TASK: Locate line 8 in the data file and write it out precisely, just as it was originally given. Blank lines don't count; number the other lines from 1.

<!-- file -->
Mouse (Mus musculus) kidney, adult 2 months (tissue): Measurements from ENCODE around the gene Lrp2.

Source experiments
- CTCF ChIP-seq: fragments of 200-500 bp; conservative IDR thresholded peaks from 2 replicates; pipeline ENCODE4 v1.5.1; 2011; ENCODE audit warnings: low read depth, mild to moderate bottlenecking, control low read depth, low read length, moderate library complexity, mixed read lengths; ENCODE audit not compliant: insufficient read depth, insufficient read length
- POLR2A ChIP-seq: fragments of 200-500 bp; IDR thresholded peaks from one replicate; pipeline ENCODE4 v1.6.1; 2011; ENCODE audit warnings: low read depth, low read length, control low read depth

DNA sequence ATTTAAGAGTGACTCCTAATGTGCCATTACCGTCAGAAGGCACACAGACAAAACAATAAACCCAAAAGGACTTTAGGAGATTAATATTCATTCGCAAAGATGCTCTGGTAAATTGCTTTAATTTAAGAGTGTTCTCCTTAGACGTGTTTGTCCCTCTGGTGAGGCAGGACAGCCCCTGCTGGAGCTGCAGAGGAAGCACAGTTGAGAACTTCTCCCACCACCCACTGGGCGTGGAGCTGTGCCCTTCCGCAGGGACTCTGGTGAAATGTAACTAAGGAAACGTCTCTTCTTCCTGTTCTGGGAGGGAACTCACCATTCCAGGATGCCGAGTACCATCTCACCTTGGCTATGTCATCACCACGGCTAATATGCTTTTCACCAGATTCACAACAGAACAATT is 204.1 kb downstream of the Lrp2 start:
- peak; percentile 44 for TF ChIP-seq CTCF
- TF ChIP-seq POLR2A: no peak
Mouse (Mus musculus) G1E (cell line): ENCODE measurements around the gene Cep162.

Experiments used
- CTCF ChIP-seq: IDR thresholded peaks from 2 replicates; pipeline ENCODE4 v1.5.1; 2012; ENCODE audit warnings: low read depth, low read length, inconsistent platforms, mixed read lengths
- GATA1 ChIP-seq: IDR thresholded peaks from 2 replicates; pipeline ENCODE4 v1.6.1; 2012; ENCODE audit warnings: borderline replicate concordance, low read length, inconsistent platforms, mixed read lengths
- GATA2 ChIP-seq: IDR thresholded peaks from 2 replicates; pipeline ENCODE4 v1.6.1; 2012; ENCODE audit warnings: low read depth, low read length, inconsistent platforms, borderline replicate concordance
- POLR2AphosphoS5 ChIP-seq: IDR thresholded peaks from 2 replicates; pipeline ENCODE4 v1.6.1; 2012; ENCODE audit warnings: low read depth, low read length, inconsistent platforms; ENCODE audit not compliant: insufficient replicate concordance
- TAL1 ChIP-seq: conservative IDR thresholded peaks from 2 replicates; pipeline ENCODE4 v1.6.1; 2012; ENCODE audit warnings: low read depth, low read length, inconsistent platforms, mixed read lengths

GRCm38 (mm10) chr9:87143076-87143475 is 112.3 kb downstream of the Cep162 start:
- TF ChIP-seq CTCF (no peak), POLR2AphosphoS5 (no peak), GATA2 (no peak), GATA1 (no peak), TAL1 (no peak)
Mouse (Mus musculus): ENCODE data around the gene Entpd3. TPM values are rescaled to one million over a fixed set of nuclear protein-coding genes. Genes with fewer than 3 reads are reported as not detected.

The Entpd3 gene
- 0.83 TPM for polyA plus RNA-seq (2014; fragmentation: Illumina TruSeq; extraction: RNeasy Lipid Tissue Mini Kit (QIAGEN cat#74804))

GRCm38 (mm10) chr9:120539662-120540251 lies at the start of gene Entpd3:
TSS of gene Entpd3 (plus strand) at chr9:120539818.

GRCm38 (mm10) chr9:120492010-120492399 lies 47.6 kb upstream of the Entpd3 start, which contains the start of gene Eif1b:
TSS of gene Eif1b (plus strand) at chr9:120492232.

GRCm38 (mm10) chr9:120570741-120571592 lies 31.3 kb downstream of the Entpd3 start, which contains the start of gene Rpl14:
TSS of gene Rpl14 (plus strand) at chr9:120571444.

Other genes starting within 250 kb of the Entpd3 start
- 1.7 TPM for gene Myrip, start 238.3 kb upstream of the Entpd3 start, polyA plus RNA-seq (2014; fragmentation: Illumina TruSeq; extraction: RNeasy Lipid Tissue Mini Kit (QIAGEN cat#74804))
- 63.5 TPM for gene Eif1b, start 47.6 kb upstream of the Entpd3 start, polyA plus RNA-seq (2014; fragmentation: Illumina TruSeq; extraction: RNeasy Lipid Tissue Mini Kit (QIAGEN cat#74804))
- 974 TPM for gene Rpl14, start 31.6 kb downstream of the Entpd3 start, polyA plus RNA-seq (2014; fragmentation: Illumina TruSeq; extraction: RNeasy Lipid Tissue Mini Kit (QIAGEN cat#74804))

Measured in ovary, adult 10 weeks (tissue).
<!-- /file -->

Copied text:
Mouse (Mus musculus) G1E (cell line): ENCODE measurements around the gene Cep162.